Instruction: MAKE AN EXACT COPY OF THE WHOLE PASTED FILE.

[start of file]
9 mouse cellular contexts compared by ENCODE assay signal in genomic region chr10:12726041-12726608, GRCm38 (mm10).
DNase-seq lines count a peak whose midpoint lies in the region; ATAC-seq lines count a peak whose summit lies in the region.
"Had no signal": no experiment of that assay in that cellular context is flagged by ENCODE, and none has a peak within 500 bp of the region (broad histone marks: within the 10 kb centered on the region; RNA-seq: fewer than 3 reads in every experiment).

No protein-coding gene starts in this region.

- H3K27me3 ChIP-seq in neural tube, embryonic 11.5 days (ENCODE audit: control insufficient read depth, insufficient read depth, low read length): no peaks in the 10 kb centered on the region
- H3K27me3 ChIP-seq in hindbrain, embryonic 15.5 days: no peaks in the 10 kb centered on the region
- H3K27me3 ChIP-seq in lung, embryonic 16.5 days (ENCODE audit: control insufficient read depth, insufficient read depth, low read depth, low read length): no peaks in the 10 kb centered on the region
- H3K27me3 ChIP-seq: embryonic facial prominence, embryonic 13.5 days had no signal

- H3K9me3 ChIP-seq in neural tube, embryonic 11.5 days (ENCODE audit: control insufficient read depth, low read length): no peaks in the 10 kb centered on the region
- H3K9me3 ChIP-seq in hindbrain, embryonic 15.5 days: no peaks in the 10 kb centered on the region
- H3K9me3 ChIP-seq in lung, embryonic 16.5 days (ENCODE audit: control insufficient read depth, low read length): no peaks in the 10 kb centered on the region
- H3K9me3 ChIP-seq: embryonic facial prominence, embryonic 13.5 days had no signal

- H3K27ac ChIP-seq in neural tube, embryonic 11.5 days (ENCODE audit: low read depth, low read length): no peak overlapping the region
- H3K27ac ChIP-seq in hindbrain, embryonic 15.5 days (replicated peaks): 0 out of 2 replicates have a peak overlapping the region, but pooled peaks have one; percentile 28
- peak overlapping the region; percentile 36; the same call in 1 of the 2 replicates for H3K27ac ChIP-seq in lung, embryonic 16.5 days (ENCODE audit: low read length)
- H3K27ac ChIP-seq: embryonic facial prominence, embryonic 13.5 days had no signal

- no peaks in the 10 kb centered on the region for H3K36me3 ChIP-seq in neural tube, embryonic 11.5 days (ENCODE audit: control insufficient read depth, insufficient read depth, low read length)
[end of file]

9 mouse cellular contexts compared by ENCODE assay signal in genomic region chr10:12726041-12726608, GRCm38 (mm10).
DNase-seq lines count a peak whose midpoint lies in the region; ATAC-seq lines count a peak whose summit lies in the region.
"Had no signal": no experiment of that assay in that cellular context is flagged by ENCODE, and none has a peak within 500 bp of the region (broad histone marks: within the 10 kb centered on the region; RNA-seq: fewer than 3 reads in every experiment).

No protein-coding gene starts in this region.

- H3K27me3 ChIP-seq in neural tube, embryonic 11.5 days (ENCODE audit: control insufficient read depth, insufficient read depth, low read length): no peaks in the 10 kb centered on the region
- H3K27me3 ChIP-seq in hindbrain, embryonic 15.5 days: no peaks in the 10 kb centered on the region
- H3K27me3 ChIP-seq in lung, embryonic 16.5 days (ENCODE audit: control insufficient read depth, insufficient read depth, low read depth, low read length): no peaks in the 10 kb centered on the region
- H3K27me3 ChIP-seq: embryonic facial prominence, embryonic 13.5 days had no signal

- H3K9me3 ChIP-seq in neural tube, embryonic 11.5 days (ENCODE audit: control insufficient read depth, low read length): no peaks in the 10 kb centered on the region
- H3K9me3 ChIP-seq in hindbrain, embryonic 15.5 days: no peaks in the 10 kb centered on the region
- H3K9me3 ChIP-seq in lung, embryonic 16.5 days (ENCODE audit: control insufficient read depth, low read length): no peaks in the 10 kb centered on the region
- H3K9me3 ChIP-seq: embryonic facial prominence, embryonic 13.5 days had no signal

- H3K27ac ChIP-seq in neural tube, embryonic 11.5 days (ENCODE audit: low read depth, low read length): no peak overlapping the region
- H3K27ac ChIP-seq in hindbrain, embryonic 15.5 days (replicated peaks): 0 out of 2 replicates have a peak overlapping the region, but pooled peaks have one; percentile 28
- peak overlapping the region; percentile 36; the same call in 1 of the 2 replicates for H3K27ac ChIP-seq in lung, embryonic 16.5 days (ENCODE audit: low read length)
- H3K27ac ChIP-seq: embryonic facial prominence, embryonic 13.5 days had no signal

- no peaks in the 10 kb centered on the region for H3K36me3 ChIP-seq in neural tube, embryonic 11.5 days (ENCODE audit: control insufficient read depth, insufficient read depth, low read length)